21 February 2024

In the early 1970s, Professor Lex Doyle watched as ventilators were introduced in Australian hospitals to help premature babies breathe.

'Ventilators had some success, but a lot of the babies still died, and I wanted to know how to improve this process,' Professor Doyle says about his time as a trainee doctor at the Royal Women’s Hospital in Melbourne.

This story is part of our 10 of the Best - fourteenth edition. 10 of the Best is an annual NHMRC publication, showcasing 10 NHMRC-funded health and medical research projects. See more 10 of the Best.

A baby born before week 37 of pregnancy is a premature or pre-term baby.1 Professor Doyle works predominantly with babies born before 30 weeks, who are called extremely preterm babies, and their families. These tiny babies often weigh less than 1000 grams.

Professor Lex Doyle
Professor Lex Doyle

Although those born extremely preterm who survive into adulthood mostly have good health, as a group they have higher rates of ill-health in many different areas.2

Professor Doyle 'wandered into the wilderness of research' after completing his clinical training in the late 1970s and started looking at the long-term impacts of various medical interventions in premature babies, from oxygen-enriched air to ventilators. 

Funding from NHMRC’s Centre of Research Excellence (CRE) scheme supported Professor Doyle and a multidisciplinary group of experts to improve techniques for helping newborn infants breathe, both immediately after birth and later, in the neonatal intensive care nursery. Many of these techniques are now incorporated into guidelines to support the breathing of babies around the world.

'Premature Babies had less than a 10% chance of survival before the 1970s, but today you see survival rates of more than 90%', Professor Doyle says.

The research team have also spent decades investigating the short- and long-term health of high-risk newborn infants, contributing to increased knowledge about interventions that may lead to adverse outcomes as these tiny babies grow into adults.

Funding over the last 15 years from NHMRC has allowed the team of experts to check in with babies born in the early ’90s as they progress into young adulthood.

'You have to be very patient,' Professor Doyle explains when reflecting on the long-term nature of his research. 

Now one of the most respected researchers in the field of paediatrics and child health globally, Professor Doyle says having the opportunity to help these children, and their families, has been the most rewarding part of his career.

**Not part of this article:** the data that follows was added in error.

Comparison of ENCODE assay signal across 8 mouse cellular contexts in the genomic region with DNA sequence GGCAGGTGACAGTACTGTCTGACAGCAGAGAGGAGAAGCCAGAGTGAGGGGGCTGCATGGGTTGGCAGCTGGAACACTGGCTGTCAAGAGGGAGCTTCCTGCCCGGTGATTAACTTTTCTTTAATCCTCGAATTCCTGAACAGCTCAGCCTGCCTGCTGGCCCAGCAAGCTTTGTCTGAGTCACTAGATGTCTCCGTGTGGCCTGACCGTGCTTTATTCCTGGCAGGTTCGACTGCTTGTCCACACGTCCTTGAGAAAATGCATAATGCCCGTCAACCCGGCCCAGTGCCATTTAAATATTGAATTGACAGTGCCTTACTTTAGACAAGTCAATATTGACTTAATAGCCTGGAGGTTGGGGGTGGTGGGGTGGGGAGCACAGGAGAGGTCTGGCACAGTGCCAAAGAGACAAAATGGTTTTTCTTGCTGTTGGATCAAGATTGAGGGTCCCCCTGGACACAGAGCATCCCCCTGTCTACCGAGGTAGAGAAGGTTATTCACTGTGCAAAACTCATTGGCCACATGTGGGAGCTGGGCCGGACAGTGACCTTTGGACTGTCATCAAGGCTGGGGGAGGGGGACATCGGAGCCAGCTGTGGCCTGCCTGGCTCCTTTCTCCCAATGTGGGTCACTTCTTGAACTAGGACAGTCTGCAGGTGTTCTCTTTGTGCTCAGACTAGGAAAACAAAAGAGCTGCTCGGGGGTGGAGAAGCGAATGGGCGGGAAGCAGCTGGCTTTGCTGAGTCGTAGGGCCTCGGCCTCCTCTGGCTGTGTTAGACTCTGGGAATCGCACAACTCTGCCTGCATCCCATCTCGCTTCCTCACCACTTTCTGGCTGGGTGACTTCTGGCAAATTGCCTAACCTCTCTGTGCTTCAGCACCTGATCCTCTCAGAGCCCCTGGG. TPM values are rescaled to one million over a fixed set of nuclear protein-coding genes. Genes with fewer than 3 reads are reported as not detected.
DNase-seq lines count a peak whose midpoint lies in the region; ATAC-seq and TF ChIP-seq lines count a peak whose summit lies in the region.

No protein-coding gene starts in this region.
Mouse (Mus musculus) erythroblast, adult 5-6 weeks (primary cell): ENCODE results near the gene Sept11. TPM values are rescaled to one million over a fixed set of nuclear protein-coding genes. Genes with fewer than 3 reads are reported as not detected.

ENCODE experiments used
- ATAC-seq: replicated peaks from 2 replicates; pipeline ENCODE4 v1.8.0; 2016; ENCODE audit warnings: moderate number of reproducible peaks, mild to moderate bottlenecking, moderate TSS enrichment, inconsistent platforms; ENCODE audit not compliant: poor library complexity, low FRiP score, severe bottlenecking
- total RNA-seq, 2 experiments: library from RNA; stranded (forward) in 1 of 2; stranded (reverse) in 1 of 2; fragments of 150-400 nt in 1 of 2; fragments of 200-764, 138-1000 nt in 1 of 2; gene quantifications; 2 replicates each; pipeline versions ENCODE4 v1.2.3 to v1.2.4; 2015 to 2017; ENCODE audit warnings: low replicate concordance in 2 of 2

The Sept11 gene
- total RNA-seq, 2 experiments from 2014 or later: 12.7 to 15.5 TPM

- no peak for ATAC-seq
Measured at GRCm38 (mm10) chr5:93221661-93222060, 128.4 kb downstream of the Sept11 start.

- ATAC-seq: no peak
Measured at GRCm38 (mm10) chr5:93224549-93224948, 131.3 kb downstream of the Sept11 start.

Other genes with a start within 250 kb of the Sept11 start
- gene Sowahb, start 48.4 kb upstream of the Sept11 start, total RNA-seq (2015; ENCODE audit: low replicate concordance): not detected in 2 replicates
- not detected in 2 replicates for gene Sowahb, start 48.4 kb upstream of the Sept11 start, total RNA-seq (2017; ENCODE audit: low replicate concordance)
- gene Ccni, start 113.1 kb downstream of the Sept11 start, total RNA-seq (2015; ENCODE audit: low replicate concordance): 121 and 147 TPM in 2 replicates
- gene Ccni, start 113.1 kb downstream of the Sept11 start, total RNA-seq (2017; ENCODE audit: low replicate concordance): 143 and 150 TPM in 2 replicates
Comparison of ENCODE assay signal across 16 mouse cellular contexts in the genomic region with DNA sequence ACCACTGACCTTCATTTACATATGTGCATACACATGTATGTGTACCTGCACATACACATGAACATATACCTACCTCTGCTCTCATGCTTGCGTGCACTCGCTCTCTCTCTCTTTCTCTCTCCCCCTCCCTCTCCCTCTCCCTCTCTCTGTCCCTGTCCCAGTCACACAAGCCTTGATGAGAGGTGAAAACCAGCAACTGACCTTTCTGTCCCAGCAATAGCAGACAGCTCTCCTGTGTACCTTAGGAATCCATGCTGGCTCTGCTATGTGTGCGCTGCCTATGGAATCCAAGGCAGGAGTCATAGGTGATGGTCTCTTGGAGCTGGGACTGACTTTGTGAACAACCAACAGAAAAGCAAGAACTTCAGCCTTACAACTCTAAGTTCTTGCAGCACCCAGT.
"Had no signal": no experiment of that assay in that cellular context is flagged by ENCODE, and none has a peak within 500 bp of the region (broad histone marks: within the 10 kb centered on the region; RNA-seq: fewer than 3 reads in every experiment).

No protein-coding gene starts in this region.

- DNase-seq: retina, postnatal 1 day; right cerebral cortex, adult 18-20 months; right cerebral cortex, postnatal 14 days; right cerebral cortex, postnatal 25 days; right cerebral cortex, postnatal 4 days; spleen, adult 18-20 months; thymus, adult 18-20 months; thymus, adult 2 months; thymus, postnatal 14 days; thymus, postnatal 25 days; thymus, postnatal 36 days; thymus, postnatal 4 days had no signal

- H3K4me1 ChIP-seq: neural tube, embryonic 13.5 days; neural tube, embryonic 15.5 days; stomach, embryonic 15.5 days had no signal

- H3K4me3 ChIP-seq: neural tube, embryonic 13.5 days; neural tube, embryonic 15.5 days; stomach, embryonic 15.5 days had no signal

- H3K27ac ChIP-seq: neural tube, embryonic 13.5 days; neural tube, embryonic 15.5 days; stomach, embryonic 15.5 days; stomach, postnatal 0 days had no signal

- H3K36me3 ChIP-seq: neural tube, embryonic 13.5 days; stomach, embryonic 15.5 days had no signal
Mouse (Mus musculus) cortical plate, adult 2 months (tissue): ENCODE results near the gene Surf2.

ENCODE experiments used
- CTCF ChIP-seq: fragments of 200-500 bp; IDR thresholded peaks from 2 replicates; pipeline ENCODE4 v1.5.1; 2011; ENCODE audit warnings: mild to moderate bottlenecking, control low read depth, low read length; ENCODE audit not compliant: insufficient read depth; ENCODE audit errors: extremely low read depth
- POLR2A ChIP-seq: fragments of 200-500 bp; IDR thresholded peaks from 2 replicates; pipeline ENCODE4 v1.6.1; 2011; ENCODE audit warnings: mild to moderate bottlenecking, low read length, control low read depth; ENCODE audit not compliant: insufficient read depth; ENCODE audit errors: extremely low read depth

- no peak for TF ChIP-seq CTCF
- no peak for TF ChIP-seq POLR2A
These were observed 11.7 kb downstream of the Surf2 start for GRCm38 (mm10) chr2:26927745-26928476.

'Watching these tiny babies become young adults has been the best thing,' he says.

Including these children and their families in the research from the very beginning, is of critical importance to Professor Doyle.

The CRE in Newborn Medicine at Murdoch Children’s Research Institute was one of the first to include a consumer as an investigator on a grant application.

'We wanted to increase the involvement in our research of families and survivors themselves who have been born too early or too sick,' Professor Doyle says.

This enables the viewpoint of those most affected to help guide the research to answer the critical questions in the care of preterm babies and their families.

Professor Doyle is now supporting the next generation of researchers to continue these investigations and ask answerable questions. He says that with every question answered in research, more questions arise.

'The need for research is increasing exponentially.'

Next steps

While survival rates of those born extremely preterm have improved over the last 50 years, these babies have not yet reached later adulthood. Researchers will continue to follow tiny survivors of modern neonatal intensive care to understand what happens to their health after the first few decades.

'Although we are good at keeping infants born extremely preterm alive, they still have ongoing breathing problems in the nursery that lead to lung damage, with long-term adverse consequences for their breathing ability and for their brain function in later life,' Professor Doyle says.  

'Moreover, we need to understand better what it is about the brain that leads to higher rates of problems with thinking and movement in later life.'

The team are now conducting clinical trials to reduce lung and brain damage in the newborn, with the aim of improving respiratory and brain function in the long term.

2Outcomes into adulthood of infants born extremely preterm. J. L. Y. Cheong, A. Haikerwal, P. J. Anderson and L. W. Doyle Semin Perinatol 2021 Pages 151483